After that, it's like running any other convention of its size. (Three days, pushing a hundred attendees.)
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Craig McRoberts
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Dearlove wrote:
After that, it's like running any other convention of its size. (Three days, pushing a hundred attendees.)


Ah, there's the rub. The largest convention I've ever run is having a few friends over for dinner and games on the weekends.
 
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Christopher Dearlove
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imprimis5 wrote:
Dearlove wrote:
After that, it's like running any other convention of its size. (Three days, pushing a hundred attendees.)


Ah, there's the rub. The largest convention I've ever run is having a few friends over for dinner and games on the weekends.


Before I got roped in to be on of the three people (plus supporters) who run SoRCon, same here. But I'd been to plenty and observed.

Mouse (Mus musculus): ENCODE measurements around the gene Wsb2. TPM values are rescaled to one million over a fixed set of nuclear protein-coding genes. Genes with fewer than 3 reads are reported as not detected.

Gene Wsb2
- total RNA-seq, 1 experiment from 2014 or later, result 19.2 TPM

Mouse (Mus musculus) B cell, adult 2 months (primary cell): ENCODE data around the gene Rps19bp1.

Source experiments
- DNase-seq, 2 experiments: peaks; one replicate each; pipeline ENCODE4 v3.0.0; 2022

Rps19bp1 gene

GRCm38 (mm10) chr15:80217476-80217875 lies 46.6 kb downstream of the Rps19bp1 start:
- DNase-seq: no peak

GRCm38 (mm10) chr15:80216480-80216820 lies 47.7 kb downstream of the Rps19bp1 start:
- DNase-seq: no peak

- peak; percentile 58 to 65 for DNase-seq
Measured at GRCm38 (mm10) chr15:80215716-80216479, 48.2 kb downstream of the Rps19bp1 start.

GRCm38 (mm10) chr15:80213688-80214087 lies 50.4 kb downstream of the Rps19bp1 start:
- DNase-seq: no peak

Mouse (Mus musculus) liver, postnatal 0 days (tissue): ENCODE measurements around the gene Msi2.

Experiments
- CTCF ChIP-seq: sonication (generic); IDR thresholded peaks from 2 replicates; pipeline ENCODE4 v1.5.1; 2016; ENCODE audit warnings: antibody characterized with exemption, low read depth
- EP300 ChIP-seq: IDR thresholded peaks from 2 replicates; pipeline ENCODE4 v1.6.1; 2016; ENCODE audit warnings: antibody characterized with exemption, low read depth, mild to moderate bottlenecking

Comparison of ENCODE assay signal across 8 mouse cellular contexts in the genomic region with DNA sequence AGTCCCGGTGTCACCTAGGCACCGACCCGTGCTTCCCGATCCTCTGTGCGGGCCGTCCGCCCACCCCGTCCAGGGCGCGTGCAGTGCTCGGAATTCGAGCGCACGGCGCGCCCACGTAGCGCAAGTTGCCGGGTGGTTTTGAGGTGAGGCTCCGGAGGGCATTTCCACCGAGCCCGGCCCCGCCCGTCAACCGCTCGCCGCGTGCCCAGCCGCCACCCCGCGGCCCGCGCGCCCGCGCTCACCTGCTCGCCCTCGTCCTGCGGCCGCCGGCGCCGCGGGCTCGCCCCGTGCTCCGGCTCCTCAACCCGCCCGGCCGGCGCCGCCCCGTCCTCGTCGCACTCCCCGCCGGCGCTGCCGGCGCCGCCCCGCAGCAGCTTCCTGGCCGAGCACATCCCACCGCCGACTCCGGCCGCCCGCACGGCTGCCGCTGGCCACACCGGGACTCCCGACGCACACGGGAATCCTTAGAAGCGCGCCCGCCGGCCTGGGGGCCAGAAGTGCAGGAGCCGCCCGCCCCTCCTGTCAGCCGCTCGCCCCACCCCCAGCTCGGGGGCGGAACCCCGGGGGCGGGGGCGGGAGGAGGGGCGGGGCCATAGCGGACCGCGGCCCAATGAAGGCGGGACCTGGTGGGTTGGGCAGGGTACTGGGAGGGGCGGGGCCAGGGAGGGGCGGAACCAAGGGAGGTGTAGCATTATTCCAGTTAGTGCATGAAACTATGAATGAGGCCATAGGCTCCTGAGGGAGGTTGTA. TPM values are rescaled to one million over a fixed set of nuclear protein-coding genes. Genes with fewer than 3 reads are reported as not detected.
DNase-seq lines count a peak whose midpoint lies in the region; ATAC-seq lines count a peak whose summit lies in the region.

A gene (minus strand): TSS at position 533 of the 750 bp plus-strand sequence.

We also had advantages, such as a gap in the market, an existing convention folding (not due to lack of support, but the organiser moving). We aren't the same, but we knew there were people interested, and we had contacts from that and other conventions. We also have the advantage of population density - there are tens of millions of people who could get here in a few hours, so we just need a small fraction of them. If your likely catchment area is only, say, a couple of million, your job is ten times harder. And we know what gamers here want - almost entirely open gaming. You need to get that right.

But the key thing is finding a venue. We went for the hotel model. Different hotels have different models of their own (some are more suited to events with fixed meals for example - not for us). You need to find one that works for you. We chose not to be involved in room bookings (except getting a quoted rate) and not to make any promises there.

And finally you need to work out what the largest loss you could make is (allowing for the possibility of cancelling and only losing a deposit) and have backers prepared to swallow that. We jumped straight in with a profit on our first event - but never assume that.

Well, not finally. This year we changed hotels. Essentially the hotel was not as good as when we started, and we got feedback (yes, we do feedback forms) that could be summarised as "great convention, pity about hotel". Important to get that and do something about it before people stop coming.

And for those wanting to come, mouseover my details to the left.